28/02/2006 - 21:00

SafeEffect to relist, looks to raise $3m

28/02/2006 - 21:00

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Former Orbital director Ken Johnsen is leading the revival of little-known Balcatta company SafeEffect Technologies, which is aiming to relist on the Australian Stock Exchange this month after a two-and-a-half-year suspension.

SafeEffect to relist, looks to raise $3m

Former Orbital director Ken Johnsen is leading the revival of little-known Balcatta company SafeEffect Technologies, which is aiming to relist on the Australian Stock Exchange this month after a two-and-a-half-year suspension.

Mr Johnsen, whose modest new office is a just a few hundred metres down the road from Orbital, joined SafeEffect last September.

He inherited a company with a litany of financial, legal and marketing problems but is confident the strength of its technology will eventually bring good returns.

SafeEffect owns the rights to a ‘wet braking’ system that is primarily used on four-wheel drive vehicles in the underground mining industry.

Mr Johnsen said 700 brake sets were currently in use and he was seeking to accelerate the commercial uptake of the system.

He said it appealed to mining companies that currently had to replace brake discs every few weeks, and in some cases every few days.

The system also offers safety features that appeal to companies wanting to maximise their safety record.

For instance, BHP Billiton has issued guidelines under its fatal risk protocol that underground vehicles that carry two or more people must be fitted with ‘fail safe’ brakes.

Most of the brake systems sold by SafeEffect have been fitted to LandCruisers, which are the predominant vehicle in Australia and Indonesia.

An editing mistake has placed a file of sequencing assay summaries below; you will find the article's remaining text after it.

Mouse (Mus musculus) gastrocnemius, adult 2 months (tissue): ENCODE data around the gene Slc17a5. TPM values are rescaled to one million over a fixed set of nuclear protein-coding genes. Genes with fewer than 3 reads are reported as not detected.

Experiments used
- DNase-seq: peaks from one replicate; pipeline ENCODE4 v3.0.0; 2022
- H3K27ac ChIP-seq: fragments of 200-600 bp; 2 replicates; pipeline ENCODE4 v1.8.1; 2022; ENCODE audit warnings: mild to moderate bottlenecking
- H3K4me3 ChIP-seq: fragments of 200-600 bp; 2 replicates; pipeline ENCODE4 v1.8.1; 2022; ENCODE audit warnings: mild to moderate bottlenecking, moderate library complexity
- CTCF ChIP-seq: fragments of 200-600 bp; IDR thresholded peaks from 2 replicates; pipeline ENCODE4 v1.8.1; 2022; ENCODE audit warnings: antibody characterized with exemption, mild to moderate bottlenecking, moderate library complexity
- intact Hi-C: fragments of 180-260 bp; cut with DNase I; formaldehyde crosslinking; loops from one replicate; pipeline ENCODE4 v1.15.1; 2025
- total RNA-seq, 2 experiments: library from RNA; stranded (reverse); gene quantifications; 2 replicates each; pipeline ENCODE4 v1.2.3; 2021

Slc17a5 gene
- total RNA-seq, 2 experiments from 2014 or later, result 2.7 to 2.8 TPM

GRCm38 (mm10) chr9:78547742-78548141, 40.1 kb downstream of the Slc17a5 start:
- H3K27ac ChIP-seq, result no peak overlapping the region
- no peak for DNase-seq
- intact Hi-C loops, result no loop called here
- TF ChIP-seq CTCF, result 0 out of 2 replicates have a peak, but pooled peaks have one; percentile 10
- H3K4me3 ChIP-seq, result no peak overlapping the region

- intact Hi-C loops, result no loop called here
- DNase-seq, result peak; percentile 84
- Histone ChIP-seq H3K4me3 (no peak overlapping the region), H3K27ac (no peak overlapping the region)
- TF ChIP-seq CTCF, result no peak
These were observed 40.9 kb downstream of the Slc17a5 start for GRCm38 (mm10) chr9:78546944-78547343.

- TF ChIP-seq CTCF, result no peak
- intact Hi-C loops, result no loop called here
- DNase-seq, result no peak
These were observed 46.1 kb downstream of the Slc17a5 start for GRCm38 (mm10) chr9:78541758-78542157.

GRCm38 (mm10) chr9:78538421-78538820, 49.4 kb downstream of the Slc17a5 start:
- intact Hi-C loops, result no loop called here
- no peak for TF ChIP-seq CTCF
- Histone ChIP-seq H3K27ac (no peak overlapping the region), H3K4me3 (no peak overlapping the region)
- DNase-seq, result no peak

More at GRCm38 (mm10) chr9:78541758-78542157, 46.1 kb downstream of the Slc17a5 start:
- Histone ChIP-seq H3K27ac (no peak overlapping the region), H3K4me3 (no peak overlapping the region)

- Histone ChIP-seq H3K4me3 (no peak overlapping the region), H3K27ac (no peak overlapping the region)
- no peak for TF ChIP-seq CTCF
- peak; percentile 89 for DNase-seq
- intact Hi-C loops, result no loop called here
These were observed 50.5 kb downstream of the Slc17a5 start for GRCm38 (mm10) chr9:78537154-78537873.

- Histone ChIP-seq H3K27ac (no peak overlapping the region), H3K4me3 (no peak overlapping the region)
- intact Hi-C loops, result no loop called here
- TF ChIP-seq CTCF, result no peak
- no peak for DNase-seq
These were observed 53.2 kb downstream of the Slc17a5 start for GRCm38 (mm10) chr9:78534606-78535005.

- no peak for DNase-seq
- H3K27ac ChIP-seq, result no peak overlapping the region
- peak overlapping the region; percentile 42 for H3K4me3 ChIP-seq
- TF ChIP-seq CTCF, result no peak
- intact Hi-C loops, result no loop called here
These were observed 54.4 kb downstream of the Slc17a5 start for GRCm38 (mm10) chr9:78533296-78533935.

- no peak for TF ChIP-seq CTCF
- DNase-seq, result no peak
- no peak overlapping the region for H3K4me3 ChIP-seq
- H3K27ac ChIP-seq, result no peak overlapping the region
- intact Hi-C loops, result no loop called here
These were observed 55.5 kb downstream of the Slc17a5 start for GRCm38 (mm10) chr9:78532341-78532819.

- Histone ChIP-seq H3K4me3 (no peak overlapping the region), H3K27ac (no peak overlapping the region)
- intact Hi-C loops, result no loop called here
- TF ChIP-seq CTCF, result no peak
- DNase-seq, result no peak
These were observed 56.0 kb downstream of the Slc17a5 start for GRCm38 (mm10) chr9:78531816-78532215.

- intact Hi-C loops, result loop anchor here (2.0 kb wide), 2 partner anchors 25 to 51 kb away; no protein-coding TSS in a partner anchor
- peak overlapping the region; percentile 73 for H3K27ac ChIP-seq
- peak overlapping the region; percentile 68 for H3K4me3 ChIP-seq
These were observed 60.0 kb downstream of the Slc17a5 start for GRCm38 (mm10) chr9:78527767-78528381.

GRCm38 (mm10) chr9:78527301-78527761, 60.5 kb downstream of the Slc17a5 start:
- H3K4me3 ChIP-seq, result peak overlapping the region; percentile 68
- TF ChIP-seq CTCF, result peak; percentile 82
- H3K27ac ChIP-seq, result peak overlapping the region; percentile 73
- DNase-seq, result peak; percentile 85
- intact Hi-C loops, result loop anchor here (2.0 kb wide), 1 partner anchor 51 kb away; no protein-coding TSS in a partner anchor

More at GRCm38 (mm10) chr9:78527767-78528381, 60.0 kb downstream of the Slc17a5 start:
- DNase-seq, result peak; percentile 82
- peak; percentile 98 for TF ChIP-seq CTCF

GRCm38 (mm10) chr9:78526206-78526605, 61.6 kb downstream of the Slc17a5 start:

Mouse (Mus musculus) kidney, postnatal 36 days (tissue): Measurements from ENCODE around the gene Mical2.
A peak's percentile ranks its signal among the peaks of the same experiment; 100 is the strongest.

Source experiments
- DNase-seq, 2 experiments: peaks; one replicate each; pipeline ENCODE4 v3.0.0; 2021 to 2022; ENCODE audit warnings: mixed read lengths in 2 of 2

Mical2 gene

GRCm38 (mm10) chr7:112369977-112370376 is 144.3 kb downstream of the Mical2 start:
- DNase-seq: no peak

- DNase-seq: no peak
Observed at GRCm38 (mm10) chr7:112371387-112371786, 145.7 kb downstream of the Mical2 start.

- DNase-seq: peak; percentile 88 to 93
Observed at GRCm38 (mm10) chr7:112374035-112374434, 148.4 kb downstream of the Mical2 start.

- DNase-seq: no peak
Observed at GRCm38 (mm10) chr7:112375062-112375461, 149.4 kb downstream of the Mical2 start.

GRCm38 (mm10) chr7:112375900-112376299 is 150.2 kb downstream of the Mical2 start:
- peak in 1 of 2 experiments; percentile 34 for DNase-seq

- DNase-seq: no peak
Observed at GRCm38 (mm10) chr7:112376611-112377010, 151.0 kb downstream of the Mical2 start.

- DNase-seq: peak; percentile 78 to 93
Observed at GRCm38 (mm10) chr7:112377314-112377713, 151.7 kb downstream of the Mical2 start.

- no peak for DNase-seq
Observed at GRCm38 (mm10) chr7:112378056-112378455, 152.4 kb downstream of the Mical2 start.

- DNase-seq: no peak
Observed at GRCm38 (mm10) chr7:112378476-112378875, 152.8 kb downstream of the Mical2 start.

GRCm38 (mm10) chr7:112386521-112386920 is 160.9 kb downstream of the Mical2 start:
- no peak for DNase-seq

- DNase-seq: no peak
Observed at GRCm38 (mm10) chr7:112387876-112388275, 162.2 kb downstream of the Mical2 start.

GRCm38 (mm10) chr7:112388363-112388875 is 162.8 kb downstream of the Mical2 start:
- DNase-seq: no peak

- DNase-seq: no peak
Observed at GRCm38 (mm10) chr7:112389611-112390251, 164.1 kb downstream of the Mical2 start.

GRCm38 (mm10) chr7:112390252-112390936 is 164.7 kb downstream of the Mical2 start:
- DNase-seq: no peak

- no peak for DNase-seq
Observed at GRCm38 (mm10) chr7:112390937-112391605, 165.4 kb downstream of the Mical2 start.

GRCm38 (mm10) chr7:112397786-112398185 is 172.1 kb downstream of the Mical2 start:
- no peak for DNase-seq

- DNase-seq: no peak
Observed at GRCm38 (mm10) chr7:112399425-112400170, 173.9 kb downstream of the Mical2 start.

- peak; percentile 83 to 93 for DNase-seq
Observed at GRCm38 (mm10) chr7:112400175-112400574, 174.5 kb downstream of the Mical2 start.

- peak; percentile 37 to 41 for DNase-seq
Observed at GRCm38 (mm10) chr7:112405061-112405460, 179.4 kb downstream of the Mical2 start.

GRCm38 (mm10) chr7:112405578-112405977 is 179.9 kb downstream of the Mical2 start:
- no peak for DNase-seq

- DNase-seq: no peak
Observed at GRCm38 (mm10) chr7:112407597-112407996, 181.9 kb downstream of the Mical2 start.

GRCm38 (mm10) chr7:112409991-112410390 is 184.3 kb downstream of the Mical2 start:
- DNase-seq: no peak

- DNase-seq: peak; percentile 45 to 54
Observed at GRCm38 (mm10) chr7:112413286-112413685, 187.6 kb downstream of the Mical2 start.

Mr Johnsen said a Canadian distributor had also built up a sizeable market, and added that SafeEffect was developing a modified system that could be used on Hilux vehicles, which are common in South African mining.

The company is assessing several other vehicle applications but Mr Johnsen said he would be wary before committing more funds.

He said the company’s aim was to get customers to fund its development activities.

Mr Johnsen’s cautious planning contrasts with the company’s troubled past under former chief executive Vin Morley.

SafeEffect listed in 2002 after raising $3 million, less than it had planned.

It then proceeded to spend its cash faster than it had anticipated, in part through a flurry of marketing and R&D initiatives that were meant to rapidly globalise its technology.

Its stock was suspended in 2003 after it was unable to complete a rights issue, which was supposed to have been fully underwritten.

“The thing that’s different about SafeEffect is that we have all that history but we have a product that is being manufactured and delivered to customers,” Mr Johnsen said.

The tidying-up process includes a scrip takeover of SafeEffect Technologies International, which owns 49 per cent of the intellectual property.

SafeEffect is also finalising a $3 million capital raising.

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